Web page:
Take Aaron and his sons with him, and the garments, and the anointing oil, and a bullock for the sin offering, and two rams…
The ephod with its girdle signified the beautiful character and the exalted service which are becoming to the Holy Place; and the shoulder-pieces and the breastplate, with the precious stones and the engraving on them, signified that the children of Israel as a whole, and each child individually, was borne on the strong shoulders and carried in the warm heart of their representative in the presence of the Lord, giving the conceptions of strength to sustain and love to cherish; the Urim and Thummim added the thought of heavenly guidance along a path that "shineth more and more unto the perfect day"; the pomegranates and bells on the blue robe of the ephod symbolised heavenly fruitfulness and joy; while the climax of all was reached in the golden graving of "Holiness unto the Lord." You see how rich was the symbolism of the high priestly vestments. And how expressive as types of the glory and the grace of our great High Priest! The Lord Jesus needed no priestly vestments; for He had the great realities, of which these were only the symbols. He really possessed the lovely character which was only symbolised in the ephod; and no "curious girdle" was needed to make it evident that it was a high and holy work in which He was engaged. His strength to save and His love for lost sinners were so conspicuous all through His strong and loving life, that onyx stones upon His shoulders or precious stones ripen His breast would have been superfluous. No symbol of Urim and Thummim was needed for One who could say: "I am the Light of the world; He that followeth Me shall not walk in darkness, but shall have the light of life." Nor were bells and pomegranates needful on that garment hem, the very touching of which, in the spirit of trembling faith, brought health to a cheek that for twelve years had been pale, and joy to a heart that after every remedy had been tried in vain, had bidden farewell to hope (Luke 8:43, 44). And why should there be a plate of gold with "Holiness to the Lord" inscribed upon it, on the forehead of One who could fearlessly issue the challenge: "Which of you convinceth Me of sin?" — One who was really, as the Other was only symbolically, "holy, harmless, undefiled, and separate from sinners"? Verily, in a far higher sense is it true of Him than it was of Aaron, that "Holiness unto the Lord" is "always on His forehead, that we may be accepted before the Lord."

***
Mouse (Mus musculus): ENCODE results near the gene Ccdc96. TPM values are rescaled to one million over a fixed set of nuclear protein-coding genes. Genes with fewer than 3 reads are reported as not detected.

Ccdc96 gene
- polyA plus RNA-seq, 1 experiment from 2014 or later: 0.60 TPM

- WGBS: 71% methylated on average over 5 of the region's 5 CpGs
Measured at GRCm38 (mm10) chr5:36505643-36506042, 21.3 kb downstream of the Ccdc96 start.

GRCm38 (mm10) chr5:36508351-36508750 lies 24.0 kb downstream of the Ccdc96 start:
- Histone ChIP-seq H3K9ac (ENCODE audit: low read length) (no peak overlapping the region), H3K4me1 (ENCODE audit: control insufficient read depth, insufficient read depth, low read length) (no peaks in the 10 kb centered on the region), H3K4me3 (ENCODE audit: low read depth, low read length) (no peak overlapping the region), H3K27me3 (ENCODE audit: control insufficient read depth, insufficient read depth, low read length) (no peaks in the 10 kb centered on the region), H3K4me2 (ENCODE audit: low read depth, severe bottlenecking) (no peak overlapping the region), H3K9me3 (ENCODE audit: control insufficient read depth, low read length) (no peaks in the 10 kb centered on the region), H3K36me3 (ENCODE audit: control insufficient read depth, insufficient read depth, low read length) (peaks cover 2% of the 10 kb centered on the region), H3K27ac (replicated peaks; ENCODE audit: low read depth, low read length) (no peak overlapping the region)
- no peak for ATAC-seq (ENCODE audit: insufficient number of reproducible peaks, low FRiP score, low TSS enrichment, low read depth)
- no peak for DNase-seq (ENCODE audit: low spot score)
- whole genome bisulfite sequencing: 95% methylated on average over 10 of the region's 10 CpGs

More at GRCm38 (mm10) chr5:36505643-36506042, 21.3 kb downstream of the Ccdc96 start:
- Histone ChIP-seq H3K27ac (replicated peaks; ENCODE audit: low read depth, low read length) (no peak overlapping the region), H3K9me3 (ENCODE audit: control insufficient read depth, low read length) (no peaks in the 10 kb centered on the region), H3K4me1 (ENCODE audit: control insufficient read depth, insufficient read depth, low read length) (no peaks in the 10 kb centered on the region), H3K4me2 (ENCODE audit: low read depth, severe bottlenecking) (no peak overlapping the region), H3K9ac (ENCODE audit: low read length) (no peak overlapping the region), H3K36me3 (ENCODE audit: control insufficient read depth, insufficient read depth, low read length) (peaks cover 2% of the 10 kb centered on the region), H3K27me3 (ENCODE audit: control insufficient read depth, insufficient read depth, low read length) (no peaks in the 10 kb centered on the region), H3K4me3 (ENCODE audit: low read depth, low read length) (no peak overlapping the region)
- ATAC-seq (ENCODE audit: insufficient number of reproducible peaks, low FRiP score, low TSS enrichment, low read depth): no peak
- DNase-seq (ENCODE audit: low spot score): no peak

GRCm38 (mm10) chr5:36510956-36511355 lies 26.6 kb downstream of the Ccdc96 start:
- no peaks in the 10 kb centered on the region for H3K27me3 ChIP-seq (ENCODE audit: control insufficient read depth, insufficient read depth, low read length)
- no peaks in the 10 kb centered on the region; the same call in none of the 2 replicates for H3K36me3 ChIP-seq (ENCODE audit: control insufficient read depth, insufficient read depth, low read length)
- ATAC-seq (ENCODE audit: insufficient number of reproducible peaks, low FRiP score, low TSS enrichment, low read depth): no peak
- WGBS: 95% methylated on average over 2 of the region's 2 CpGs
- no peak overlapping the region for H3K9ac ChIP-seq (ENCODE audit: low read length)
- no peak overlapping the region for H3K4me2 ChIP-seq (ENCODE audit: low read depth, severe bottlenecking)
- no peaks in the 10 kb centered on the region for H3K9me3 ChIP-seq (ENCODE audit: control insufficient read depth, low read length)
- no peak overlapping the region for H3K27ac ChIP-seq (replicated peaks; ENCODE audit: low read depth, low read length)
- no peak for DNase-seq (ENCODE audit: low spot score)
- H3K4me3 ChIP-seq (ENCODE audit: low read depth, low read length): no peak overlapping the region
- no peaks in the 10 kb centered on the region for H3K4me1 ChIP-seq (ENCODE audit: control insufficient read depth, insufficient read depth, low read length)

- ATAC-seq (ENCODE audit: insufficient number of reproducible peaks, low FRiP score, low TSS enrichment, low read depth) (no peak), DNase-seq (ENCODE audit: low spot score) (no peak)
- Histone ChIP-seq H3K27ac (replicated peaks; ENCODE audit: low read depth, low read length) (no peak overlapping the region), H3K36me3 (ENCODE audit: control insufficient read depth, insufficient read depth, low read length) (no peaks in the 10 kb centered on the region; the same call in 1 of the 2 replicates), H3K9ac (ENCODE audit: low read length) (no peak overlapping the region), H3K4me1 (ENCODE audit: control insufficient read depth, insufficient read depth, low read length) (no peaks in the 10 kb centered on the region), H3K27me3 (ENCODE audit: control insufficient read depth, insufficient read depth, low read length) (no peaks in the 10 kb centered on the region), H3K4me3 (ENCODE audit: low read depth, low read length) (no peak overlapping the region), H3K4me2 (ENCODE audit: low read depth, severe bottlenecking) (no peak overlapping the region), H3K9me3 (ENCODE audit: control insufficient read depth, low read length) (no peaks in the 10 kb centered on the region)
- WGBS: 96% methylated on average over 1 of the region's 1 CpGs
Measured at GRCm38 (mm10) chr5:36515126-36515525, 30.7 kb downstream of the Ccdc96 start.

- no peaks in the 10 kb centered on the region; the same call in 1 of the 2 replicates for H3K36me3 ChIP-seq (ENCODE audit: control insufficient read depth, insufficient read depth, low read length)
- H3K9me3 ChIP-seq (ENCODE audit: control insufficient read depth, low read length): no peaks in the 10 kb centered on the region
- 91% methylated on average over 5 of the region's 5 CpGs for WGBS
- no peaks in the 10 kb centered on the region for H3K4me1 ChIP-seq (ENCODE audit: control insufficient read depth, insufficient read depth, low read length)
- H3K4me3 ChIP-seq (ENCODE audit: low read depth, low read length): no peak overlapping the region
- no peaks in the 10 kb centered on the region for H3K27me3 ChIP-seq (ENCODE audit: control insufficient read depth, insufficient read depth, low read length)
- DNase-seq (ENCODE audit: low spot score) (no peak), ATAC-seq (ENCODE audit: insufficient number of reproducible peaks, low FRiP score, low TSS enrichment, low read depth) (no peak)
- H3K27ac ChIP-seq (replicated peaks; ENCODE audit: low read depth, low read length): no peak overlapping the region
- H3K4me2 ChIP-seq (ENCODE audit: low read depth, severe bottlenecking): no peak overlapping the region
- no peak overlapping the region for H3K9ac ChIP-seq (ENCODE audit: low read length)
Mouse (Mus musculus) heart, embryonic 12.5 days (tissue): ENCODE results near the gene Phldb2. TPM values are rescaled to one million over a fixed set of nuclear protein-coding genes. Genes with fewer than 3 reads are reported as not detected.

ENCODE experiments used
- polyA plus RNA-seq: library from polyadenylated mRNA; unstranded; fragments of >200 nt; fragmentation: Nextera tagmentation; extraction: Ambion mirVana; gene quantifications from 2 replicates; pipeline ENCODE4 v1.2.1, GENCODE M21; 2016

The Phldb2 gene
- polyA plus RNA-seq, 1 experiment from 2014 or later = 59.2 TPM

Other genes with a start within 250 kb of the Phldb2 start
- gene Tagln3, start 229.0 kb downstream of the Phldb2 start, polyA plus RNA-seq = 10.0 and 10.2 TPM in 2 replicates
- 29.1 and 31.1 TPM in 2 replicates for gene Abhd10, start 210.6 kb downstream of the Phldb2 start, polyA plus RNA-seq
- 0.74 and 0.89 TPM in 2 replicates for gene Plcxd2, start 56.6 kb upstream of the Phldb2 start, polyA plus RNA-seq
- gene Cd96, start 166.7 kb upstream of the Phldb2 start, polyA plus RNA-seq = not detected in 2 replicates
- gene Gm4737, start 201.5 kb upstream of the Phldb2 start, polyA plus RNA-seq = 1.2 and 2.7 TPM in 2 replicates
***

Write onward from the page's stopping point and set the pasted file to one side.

(J. M. Gibson, D. D.)
Parallel VersesKJV: Take Aaron and his sons with him, and the garments, and the anointing oil, and a bullock for the sin offering, and two rams, and a basket of unleavened bread;